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‘Hope Springs Eternal’: Film Review

A teenage girl whose cancer goes into remission tries to keep the news a secret from her friends in this dramedy.

See enough movies, and you’ll be convinced that every teenage girl in America keeps a video diary. That’s the impression one gets, at least, after seeing the new dramedy arriving on the heels of Eighth Grade. Both films revolve around female adolescents dealing with personal crises by pouring out their hearts to their cell phone cameras. But Hope Springs Eternal has a more easily defined high-concept premise that should appeal to its target teen audience.

Mia Rose Frampton (daughter of musician Peter), plays the central role in the punningly titled film. Hope has a singular identity at her high school; she’s known as “Cancer Girl” because of her medical condition that has been deemed fatal. Ironically, the disease has its advantages for her. She’s the object of sympathy among her classmates, she has a good excuse for not applying herself too hard to her studies, and she’s even snagged a hunky Australian boyfriend (Beau Brooks) whom she met on a Make-a-Wish trip.

“You’re like the girl from The Fault in Our Stars, but real,” one of Hope’s classmates gushes.

Hope doesn’t suffer from any lack of support from her tireless mother (Beth Lacke) who always keeps plenty of hand sanitizer on hand; her best friend Seth (Stony Blyden) who’s wise for his years; her fellow chemo patient Sarah (Juliette Angelo) who’s in even worse shape than her; and a school guidance counselor (Pei Vahdat) who urges her to work harder lest she flunk out.

It’s not wholly surprising, then, that Hope actually finds herself conflicted when informed that her cancer has gone into remission. The news is great, sure, but she’s reluctant to give up the perks. When her mother writes a series of thank-you notes to everyone at the school who’s been of help, Hope secretly intercepts them and keeps the information from all of her friends and classmates. Complications ensue, especially when the truth inevitably leaks out.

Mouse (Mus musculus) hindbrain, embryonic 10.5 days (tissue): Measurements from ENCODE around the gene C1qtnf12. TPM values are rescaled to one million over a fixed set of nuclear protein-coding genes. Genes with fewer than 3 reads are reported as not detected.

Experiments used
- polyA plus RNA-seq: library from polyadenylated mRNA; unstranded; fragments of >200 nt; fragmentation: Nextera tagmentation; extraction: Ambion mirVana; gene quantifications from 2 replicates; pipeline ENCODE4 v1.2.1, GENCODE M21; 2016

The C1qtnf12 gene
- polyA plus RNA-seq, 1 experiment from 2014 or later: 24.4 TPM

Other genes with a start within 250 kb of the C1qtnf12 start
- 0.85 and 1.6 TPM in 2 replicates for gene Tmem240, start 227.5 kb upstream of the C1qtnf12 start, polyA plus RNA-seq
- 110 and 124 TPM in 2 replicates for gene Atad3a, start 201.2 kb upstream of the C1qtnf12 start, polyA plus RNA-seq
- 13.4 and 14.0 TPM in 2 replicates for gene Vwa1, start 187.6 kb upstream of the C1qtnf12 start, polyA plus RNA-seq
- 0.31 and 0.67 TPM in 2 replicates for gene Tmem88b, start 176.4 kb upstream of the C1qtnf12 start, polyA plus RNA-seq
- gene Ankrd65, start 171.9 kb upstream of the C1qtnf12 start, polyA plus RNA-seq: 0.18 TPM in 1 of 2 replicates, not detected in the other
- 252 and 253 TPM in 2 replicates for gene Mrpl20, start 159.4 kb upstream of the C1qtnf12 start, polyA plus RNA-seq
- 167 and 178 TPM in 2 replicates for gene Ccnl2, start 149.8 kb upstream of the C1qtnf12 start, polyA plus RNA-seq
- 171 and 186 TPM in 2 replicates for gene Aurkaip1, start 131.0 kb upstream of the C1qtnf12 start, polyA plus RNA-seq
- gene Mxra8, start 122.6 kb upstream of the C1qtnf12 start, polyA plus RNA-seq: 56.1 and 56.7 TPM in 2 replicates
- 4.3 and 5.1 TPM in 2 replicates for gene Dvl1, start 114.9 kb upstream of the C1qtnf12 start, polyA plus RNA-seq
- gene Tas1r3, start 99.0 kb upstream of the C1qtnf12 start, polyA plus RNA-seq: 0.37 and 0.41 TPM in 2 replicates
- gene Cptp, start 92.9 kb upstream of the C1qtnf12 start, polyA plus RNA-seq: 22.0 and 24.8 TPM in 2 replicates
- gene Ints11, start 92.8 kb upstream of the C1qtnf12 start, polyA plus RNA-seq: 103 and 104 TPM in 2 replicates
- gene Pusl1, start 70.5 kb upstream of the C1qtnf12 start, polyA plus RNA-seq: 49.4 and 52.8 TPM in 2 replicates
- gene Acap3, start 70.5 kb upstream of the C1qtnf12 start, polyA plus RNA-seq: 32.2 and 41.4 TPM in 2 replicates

The film, directed by Jack C. Newell and scripted by Stephanie Mickus feels like it was made for television. It even has a strikingly brief running time, 78 minutes, and that includes a lengthy musical number during the end credits (performed by the girl group Cimorelli, all six of whom have minor roles in the film). But it nonetheless has a certain charm, derived in large part from the appealing Frampton, who never stoops to overt cutesiness.

The film also has its affecting moments, especially in the scenes between Hope and her fellow cancer sufferer Sarah in which the dialogue rings painfully true. The screenplay features welcome doses of winking humor, making fun of not only The Fault in Our Stars (the pinnacle of dying teenage girl weepies) but also such pop culture touchstones as Ghost.    

While Hope Springs Eternal lacks the depth and pathos of such similarly themed films as Me and Earl and the Dying Girl, it delivers its relevant message with a refreshing breeziness.

Production: Gylden Entertainment
Distributor: Samuel Goldwyn Films
Cast: Mia Rose Frampton, Stony Blyden, Juliette Angelo, Beau Brooks, Beth Lacke, Lauren Giraldo, Kate Rachesky, Pej Vahdat
Director: Jack C. Newell
Screenwriter: Stephanie Mickus
Producers: Lauren Hannum, Alex Levine, Jeff McHugh, Andrew Eriksen Nold, Austin Rising, Levi Smock
Executive producers: Christina M. Nold, Eric D. Nold
Director of photography: Peter Biagi
Production designer: Matt Hyland
Editor: David Zimmerman
Composer: Jay Vincent
Costume designer: Jax Sirotiak
Casting: Nickole Doro, Shayna Sherwood

Rated PG, 78 min.

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Amanda C

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